Over the past several years, the landscape for women in leadership looks more fluid. Women are finding their voice, despite the challenges confronted. The new generation of women are less exceptive to gruel and devious treatment taken by past generations of women. Many women in leadership have undergone many setbacks in their climb to the top, from being ignored in the board room to sexual harassment in the breakroom. According to McKinsey’s research report in partnership with Leaning.Org on women in the workplace, they looked back on data and insights since 2015 from close to 600 companies that participated in their study, more than a quarter of a million people that were surveyed on their workplace experiences, and more than 100 in-depth one-on-one interviews that were conducted. They found in the last five years; more women have risen to the top levels of companies. An increasing number of companies are seeing the value of having more women in leadership, and they’re proving that they can make progress on gender diversity. Their research proves that companies are moving in the right direction.
Understand that women continue to be underrepresented at every level. Gender parity is still out of reach. Women are still not hired and promoted at the same rate as their male counterpart’s. The McKinsey’s report outlines five steps that companies can take to improve gender parity.
1. Set a goal for getting more women into first level management
About a third of companies set targets for the representation of women at first-level management, compared to 41 percent for senior levels of management. Companies should use targets more aggressively. Given how important it is to fix the broken step, companies would be well served by setting and publicizing a bold goal to grow the number of women at the manager level. Moreover, companies should put targets in place for hiring and promotions, the processes that most directly shape employee representation.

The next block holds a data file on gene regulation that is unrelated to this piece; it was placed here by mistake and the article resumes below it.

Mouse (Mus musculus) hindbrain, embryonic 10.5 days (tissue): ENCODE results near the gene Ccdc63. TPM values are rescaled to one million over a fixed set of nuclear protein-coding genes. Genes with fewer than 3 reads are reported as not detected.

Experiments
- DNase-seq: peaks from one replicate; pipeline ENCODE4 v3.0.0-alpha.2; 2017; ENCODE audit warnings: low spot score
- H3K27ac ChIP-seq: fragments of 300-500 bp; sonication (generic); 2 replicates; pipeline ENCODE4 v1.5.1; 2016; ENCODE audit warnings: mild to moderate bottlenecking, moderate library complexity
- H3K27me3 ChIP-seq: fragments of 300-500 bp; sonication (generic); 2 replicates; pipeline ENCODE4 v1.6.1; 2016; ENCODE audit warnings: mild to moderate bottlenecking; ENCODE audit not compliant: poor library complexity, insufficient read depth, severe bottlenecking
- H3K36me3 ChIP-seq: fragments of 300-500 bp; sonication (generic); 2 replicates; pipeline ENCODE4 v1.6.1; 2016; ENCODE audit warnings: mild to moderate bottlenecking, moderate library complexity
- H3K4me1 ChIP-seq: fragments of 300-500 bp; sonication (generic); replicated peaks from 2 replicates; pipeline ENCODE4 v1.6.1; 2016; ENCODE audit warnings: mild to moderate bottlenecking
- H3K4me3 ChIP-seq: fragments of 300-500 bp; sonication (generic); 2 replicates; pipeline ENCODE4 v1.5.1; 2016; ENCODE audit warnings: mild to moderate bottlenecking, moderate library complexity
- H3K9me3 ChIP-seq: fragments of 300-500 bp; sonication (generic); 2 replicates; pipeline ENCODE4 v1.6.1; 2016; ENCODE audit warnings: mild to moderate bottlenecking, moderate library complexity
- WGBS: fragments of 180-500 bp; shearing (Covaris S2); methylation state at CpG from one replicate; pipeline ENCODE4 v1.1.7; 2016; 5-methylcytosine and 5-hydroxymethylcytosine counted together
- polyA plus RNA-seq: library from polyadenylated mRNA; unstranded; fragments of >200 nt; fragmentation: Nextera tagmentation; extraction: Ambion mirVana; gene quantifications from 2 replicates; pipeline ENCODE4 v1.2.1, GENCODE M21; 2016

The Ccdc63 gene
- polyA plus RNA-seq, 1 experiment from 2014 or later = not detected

2. Require diverse slates for hiring and promotions
Companies are more likely to require diverse candidate slates for promotions at senior levels than at the manager level. But outside research shows that diverse slates can be a powerful driver of change at every level. When two or more women are included on a slate, the likelihood that a woman will get the position rises dramatically. The biggest obstacle women face is the first step up to management.
3. Put evaluators through unconscious bias training
Unconscious bias can play a large role in determining who is hired, promoted, or left behind. Companies are less likely to provide unconscious bias training for employees who participate in entry-level performance reviews than senior level reviews but mitigating bias at this stage is particularly important. Candidates tend to have shorter track records early in their careers, and evaluators may make unfair, gendered assumptions about their future potential. There is also compelling evidence that this training works: In companies with smaller gender disparities in representation, half of employees received unconscious bias training in the past year, compared to only a quarter of employees in companies that aren’t making progress closing these gaps.